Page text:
Anyone here ever owned a record store?

Discussion in 'After Hours Lounge (Off Topic)' started by Richard Travale, Mar 18, 2004.

  1. Richard Travale

    Richard Travale Producer

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    Has anyone here owned a record/cd store? What does it take to own and operate such a beast.
    The reason I ask is that some weird things are happening all at once in my life. First off, I'm unemployed, second, a friend that has owned a record store in town for 6 years has decided he is retiring from the game and third, I just happen to be reading High Fidelity for the first time. For some reason all of these things coming together has put an itch in my brain telling me that I should buy the store from my friend.
    I wouldn't be going into it expecting to become wealthy but I would like some opinions from other people around here. Especially those of you that have successfully run a small record store...or any small business for that matter.
    I would like to know if I'm insane to be even considering this as my only credentials are a love of music. I have no business background and frankly wouldn't even know how to go about running a store. Neither did my friend though when he started out, and he seems to have made a good go of it.
    I would appreciate any and all comments on this.
     
  2. SethH

    SethH Cinematographer

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    If you were starting the business new I would say it's probably a bad idea. but since it's been around for awhile it might not be bad if it has a loyal customer base. The problem with a record store is that in the long-run it will be obsolete. 10 to 15 years from will anyone listen to any physical media at all? Maybe so, but I really think everything will move to download. Plus, many people who still buy LP's and CD's purchase them off the internet for much lower prices than you will be able to offer in your store.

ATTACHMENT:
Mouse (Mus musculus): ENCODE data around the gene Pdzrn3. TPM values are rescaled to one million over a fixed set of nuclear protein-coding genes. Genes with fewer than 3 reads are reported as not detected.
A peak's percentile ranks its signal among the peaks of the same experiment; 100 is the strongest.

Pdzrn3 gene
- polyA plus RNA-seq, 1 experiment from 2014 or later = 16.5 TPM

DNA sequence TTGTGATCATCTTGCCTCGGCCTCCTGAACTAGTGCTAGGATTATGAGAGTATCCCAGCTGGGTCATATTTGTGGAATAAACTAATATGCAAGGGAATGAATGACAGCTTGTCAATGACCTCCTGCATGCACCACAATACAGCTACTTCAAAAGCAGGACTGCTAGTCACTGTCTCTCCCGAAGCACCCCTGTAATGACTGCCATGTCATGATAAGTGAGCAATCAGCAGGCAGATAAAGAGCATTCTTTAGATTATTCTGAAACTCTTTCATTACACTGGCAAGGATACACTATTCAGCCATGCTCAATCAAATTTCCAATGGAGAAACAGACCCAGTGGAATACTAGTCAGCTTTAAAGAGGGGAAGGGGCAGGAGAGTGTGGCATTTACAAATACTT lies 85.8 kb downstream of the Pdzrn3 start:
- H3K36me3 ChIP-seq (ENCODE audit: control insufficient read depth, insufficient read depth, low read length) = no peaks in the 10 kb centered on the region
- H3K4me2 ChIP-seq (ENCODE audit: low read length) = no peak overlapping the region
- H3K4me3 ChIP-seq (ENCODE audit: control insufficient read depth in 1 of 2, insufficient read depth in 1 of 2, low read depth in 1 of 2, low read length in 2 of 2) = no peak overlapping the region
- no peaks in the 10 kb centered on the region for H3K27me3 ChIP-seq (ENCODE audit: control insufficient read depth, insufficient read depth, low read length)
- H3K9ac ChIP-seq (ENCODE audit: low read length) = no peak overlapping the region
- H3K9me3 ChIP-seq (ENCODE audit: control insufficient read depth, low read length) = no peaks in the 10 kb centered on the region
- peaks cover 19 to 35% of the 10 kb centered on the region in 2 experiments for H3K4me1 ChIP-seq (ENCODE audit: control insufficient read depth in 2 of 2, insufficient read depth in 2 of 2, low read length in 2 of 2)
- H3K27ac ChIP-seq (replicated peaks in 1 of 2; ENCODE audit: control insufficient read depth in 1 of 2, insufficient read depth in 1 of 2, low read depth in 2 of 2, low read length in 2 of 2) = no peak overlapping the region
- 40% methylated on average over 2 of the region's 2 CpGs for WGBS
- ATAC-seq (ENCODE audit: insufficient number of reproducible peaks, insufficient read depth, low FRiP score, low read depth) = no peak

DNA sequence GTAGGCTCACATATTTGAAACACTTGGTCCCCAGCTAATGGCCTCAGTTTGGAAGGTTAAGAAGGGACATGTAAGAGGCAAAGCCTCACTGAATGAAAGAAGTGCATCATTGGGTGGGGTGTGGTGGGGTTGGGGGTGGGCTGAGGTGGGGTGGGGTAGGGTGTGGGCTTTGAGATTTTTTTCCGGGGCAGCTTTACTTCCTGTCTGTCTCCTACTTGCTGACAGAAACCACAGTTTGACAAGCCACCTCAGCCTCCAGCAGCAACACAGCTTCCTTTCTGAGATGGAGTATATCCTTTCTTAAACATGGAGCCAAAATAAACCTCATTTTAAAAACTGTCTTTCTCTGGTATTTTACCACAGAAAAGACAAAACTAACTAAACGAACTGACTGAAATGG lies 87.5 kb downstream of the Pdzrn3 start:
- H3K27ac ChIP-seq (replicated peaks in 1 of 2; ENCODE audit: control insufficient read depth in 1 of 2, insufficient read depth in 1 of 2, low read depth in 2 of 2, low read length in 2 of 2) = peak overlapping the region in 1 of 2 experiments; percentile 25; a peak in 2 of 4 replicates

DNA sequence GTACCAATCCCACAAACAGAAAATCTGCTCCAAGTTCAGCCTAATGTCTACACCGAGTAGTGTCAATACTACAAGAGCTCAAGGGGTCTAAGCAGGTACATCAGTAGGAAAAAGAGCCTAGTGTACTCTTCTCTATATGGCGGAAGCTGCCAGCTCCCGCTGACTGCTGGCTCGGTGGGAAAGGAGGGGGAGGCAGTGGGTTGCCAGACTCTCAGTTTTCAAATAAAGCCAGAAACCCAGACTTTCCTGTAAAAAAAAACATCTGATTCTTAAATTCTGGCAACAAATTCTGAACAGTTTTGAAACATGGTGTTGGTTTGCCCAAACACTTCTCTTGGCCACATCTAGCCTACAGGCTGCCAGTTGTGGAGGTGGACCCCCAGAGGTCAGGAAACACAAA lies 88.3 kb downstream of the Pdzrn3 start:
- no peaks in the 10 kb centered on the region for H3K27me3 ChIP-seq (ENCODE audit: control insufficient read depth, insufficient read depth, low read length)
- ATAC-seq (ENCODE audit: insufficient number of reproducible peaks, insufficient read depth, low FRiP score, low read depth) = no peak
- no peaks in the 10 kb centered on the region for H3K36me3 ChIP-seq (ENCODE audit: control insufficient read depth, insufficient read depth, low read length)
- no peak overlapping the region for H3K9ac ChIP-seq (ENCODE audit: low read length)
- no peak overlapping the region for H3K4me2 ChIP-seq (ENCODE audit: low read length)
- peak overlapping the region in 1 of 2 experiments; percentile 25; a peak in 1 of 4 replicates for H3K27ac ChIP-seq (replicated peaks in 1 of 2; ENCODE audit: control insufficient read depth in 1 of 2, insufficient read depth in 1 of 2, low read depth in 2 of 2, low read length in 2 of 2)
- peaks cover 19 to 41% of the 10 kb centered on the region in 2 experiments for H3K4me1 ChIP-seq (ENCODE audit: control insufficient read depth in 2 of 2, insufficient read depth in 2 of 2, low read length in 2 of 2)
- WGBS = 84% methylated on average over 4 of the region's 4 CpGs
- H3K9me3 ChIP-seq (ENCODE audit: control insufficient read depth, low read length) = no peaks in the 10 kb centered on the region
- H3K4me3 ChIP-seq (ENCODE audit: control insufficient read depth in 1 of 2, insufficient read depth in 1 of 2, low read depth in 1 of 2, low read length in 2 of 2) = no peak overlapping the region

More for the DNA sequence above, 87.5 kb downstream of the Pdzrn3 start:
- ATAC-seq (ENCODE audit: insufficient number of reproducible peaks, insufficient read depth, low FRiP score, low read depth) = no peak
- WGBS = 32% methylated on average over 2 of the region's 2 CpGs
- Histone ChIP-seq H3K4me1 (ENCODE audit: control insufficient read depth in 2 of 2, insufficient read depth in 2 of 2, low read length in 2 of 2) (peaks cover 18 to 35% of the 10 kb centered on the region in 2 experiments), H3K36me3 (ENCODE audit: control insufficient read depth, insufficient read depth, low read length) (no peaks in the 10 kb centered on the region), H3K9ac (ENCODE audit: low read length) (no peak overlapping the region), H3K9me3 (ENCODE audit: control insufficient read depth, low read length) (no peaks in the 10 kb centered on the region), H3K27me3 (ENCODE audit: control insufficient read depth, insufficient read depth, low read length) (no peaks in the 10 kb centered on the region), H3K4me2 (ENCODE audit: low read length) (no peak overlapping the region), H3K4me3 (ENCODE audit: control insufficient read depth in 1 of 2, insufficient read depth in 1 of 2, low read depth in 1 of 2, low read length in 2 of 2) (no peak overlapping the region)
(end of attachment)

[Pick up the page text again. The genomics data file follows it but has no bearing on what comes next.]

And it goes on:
I would ask for his accounting books and take them to someone who knows what they're looking at. If he's been making plenty to live on for the past couple years, and you really think you can do it, then go for it. But don't take his word on how the store is doing. Even though he is your friend, money can do strange things to people and he may be so desperate to get out that he will do it even if it means screwing you over.
     
  3. Richard Travale

    Richard Travale Producer

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    From what I can tell, he hasn't even thought of selling the store. He plans to just stay open until his stock is gone and then not resign the lease and go away.
     
  4. Rob Gardiner

    Rob Gardiner Cinematographer

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    My ex roommate (who moved back to New York last September) co-owned a record store in Seattle for about a decade. He himself had an encyclopedic knowledge of music, and his partner had all the bookkeeping skills. You may have an easier time if you had access to someone with these skills.

    And when I say an "encyclopedic" knowledge of music, I don't mean just a love of music. This guy has massive amount of knowledge of performers, musicians, vocalists, songwriters, producers, and even engineers, and who worked with whom and when and for what label. He knows how to read the markings on a record sleeve or label or inner groove in order to determine which pressing he is holding in his hands. He also has massive knowledge about music that he himself doesn't necessarily enjoy. Being knowledgeable helps him sell to a wide audience.